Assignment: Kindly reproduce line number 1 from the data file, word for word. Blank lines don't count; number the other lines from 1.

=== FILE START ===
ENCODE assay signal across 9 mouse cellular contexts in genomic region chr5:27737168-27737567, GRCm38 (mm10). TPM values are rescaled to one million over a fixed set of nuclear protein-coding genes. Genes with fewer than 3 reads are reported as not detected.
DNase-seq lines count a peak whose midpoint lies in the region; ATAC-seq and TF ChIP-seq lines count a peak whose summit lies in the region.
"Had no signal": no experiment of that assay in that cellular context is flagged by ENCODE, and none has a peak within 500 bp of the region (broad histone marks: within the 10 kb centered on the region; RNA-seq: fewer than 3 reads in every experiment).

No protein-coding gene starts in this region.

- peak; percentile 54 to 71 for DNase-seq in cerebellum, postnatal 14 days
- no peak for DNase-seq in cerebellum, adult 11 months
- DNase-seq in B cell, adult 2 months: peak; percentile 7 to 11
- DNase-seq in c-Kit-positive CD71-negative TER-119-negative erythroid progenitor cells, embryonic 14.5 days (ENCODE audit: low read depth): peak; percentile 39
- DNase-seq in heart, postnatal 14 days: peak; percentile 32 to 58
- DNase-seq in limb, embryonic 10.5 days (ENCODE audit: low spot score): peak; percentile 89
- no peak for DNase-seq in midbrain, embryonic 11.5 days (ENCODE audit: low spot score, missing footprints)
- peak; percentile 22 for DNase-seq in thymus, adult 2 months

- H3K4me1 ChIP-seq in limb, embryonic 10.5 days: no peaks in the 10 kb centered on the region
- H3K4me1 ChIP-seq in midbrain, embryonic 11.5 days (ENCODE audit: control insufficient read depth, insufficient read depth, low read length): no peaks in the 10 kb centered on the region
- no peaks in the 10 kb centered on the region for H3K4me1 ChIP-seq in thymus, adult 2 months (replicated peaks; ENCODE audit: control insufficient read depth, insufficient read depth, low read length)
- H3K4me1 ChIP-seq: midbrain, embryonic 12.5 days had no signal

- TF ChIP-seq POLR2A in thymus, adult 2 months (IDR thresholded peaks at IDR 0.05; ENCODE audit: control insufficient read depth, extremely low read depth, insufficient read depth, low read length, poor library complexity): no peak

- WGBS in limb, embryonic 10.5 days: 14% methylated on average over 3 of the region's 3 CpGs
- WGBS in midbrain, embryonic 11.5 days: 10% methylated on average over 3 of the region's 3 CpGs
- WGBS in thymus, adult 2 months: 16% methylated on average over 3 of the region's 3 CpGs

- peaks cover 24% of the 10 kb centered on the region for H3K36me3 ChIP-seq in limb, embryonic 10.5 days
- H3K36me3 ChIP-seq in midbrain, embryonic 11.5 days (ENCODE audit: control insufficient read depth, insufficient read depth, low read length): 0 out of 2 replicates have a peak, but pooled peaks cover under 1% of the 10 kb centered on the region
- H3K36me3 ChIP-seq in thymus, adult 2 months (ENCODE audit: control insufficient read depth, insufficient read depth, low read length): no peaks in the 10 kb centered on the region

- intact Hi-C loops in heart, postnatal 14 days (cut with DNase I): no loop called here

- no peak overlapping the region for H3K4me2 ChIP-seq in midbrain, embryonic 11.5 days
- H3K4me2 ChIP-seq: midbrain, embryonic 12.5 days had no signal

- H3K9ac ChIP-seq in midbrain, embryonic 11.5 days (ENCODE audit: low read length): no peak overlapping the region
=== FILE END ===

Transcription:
ENCODE assay signal across 9 mouse cellular contexts in genomic region chr5:27737168-27737567, GRCm38 (mm10). TPM values are rescaled to one million over a fixed set of nuclear protein-coding genes. Genes with fewer than 3 reads are reported as not detected.